Newly Developed Fuel Cells Prove Effective for Vehicle and Stationary Energy Systems

Yu Seung Kim (left) and Kwan-Soo Lee (right)

A recent breakthrough to speed up the commercialization of low-cost fuel cells for stationary and automotive applications has been achieved by a team from Los Alamos National Laboratory in partnership with Yoong-Kee Choe at the National Institute of Advanced Industrial Science and Technology in Japan and Cy Fujimoto of Sandia National Laboratories.

The gap between the operating temperature ranges of two currently available polymer fuel cells can be bridged by a new class of fuel cells based on a new polymer-based material.

The team discovered that fuel cells produced from phosphate-quaternary ammonium ion-pair can be activated between 80°C and 200°C without and with water, improving the applications of these cells under varied conditions. The journal Nature Energy features this research.

Polymer-based fuel cells are regarded as the key technology of the future for both vehicle and stationary energy systems. There’s a huge benefit to running fuel cells at the widest possible operating temperature with water tolerance. But current fuel-cell vehicles need humidified inlet streams and large radiators to dissipate waste heat, which can increase the fuel-cell system cost substantially, so people have looked for materials that can conduct protons under flexible operating conditions. It is very exciting that we have now found such materials.

Yu Seung Kim, Los Alamos National Laboratory

Since the 1970s, Los Alamos has been recognized in the fuel-cell research field. Fuel cell technologies help reduce air pollution, greenhouse gas emissions, and oil consumption, which is a major benefit for nation’s economy, environment, and energy security.

The ongoing research extends its support to the Laboratory’s future missions associated with energy security and materials.

Two significant classes of polymer-based fuel cells are currently available. One is high-temperature fuel cells capable of operating up to 180°C without water. However, the performance level decreases under water-absorbing conditions below 140°C.

The other type is a class of low-temperature fuel cells that fail to work above 100°C and need water for proton conduction.

The researchers discovered that a phosphate-quaternary ammonium ion-pair possesses stronger interaction, which permits the transfer of protons even under water-condensing scenarios in an effective manner.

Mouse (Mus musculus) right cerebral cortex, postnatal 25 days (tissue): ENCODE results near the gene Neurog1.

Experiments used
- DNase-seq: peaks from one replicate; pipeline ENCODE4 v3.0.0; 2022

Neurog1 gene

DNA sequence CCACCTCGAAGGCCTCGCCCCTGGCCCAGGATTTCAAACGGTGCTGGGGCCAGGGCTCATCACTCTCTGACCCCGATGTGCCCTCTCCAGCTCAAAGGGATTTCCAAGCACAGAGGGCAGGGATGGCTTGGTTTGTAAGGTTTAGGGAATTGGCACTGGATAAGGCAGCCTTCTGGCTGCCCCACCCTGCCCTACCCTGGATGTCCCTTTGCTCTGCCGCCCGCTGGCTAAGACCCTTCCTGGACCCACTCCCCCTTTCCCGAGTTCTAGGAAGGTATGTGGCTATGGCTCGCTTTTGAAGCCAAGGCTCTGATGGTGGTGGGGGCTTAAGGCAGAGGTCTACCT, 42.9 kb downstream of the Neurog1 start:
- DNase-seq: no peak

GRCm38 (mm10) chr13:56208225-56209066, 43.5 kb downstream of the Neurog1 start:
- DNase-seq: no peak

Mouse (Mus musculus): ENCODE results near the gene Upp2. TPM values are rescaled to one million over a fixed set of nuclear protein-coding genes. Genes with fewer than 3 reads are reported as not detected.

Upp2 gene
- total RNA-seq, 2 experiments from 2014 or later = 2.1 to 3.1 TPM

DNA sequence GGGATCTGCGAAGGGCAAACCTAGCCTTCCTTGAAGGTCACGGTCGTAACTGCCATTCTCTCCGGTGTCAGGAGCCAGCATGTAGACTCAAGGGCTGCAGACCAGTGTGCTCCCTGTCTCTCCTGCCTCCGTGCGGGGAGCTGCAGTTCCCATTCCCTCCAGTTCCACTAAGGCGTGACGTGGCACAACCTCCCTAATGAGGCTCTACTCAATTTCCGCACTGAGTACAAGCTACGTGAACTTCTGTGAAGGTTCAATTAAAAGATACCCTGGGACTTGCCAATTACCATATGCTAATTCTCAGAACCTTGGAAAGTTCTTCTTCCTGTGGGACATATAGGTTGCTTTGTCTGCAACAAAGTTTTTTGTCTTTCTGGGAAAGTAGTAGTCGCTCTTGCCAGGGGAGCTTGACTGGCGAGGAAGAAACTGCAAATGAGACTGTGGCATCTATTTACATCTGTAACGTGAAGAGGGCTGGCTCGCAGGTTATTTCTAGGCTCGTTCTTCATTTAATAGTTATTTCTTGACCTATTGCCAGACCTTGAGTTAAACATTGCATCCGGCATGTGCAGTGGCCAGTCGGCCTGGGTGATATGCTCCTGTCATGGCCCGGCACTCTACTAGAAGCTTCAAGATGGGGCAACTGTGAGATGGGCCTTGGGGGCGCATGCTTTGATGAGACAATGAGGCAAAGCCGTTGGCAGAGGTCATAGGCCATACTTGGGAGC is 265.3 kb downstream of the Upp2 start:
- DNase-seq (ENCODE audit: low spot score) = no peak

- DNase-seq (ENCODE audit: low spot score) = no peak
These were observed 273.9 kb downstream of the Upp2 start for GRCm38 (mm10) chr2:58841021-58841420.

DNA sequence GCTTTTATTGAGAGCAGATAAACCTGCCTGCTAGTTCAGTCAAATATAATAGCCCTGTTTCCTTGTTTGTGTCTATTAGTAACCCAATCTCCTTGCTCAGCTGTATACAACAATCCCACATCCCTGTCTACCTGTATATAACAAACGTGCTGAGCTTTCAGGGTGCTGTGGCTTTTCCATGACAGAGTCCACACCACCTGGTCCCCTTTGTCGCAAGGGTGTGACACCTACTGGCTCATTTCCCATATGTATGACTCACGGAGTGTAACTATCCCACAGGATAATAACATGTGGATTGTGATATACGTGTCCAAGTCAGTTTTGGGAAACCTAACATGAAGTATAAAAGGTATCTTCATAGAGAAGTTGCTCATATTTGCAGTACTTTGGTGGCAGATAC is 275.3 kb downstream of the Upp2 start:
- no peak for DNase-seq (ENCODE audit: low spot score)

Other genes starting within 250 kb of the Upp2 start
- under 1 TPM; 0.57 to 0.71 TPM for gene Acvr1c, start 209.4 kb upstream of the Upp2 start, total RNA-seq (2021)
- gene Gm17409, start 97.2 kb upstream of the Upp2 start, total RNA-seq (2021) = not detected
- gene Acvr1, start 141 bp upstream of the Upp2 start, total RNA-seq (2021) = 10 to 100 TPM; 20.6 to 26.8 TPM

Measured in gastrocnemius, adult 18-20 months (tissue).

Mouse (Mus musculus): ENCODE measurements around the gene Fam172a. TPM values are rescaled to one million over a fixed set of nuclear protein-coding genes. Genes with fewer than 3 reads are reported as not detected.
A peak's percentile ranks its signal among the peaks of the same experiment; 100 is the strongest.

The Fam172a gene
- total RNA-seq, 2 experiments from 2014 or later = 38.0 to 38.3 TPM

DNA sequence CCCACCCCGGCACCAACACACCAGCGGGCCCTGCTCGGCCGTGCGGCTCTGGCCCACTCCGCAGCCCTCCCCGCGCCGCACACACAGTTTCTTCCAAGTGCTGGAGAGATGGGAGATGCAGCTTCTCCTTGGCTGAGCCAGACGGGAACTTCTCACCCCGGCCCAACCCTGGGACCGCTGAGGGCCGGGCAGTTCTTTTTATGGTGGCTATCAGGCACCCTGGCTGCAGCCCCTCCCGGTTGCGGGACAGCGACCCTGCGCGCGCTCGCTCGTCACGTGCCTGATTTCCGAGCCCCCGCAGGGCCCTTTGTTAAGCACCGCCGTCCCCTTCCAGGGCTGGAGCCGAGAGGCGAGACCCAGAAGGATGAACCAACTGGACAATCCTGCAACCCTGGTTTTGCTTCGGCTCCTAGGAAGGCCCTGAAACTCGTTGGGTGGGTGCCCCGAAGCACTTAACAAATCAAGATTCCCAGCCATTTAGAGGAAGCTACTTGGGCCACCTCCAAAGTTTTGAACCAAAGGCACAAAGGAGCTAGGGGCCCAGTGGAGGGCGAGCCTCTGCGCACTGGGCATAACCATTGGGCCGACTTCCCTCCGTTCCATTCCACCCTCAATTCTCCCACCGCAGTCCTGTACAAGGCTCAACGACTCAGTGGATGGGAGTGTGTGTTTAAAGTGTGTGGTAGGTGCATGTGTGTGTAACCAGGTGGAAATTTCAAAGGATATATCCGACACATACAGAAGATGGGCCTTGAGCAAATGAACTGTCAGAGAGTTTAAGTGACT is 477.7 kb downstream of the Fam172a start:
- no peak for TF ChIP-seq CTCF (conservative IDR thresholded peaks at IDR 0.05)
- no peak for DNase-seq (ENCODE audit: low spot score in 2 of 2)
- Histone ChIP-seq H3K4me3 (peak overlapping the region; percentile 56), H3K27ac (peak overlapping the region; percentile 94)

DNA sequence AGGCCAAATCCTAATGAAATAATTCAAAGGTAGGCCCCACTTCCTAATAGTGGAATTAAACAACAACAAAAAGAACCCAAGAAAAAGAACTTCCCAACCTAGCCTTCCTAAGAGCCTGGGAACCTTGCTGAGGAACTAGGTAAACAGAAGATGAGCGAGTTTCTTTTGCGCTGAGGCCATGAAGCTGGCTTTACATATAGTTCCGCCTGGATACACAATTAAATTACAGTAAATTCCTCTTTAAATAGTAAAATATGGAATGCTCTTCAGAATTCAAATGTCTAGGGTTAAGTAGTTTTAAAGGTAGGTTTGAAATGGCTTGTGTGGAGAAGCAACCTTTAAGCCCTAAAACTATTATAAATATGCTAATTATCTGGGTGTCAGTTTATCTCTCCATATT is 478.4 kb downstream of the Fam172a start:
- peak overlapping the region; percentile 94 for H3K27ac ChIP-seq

“The discovery happened when we were investigating alkaline hydroxide conducting membranes, which have quaternary ammonium groups. While the alkaline membranes work only under high pH conditions, the idea came across that alkaline membranes can be used under low pH conditions by combining with phosphoric acid. This was a breathtaking moment, when Choe brought the calculation data that showed the interaction between quaternary ammonium and biphosphate is 8.7 times stronger than conventional acid-base interaction.

Yu Seung Kim, Los Alamos National Laboratory

The Los Alamos team worked together with Fujimoto at Sandia in order to develop quaternary ammonium functionalized polymers. The prototype fuel cells produced from the ion-pair-coordinated membrane exhibited outstanding fuel-cell durability and performance at 80-200°C, which cannot be obtained with the currently available fuel cell technology.

In the future, “The performance and durability of this new class of fuel cells could even be further improved by high-performing electrode materials,” said Kim, quoting an advance expected within a span of five to ten years that is yet another significant step for replacing the existing low-temperature fuel cells used in stationary and vehicle applications.

Researchers involved in this project include Kwan-Soo Lee (Los Alamos National Laboratory, Chemistry Division), Jacob Spendelow, Yu Seung Kim (Los Alamos National Laboratory, Materials Physics and Applications Division), Yoong-Kee Choe (National Institute of Advanced Industrial Science & Technology, Japan), and Cy Fujimoto (Sandia National Laboratories).

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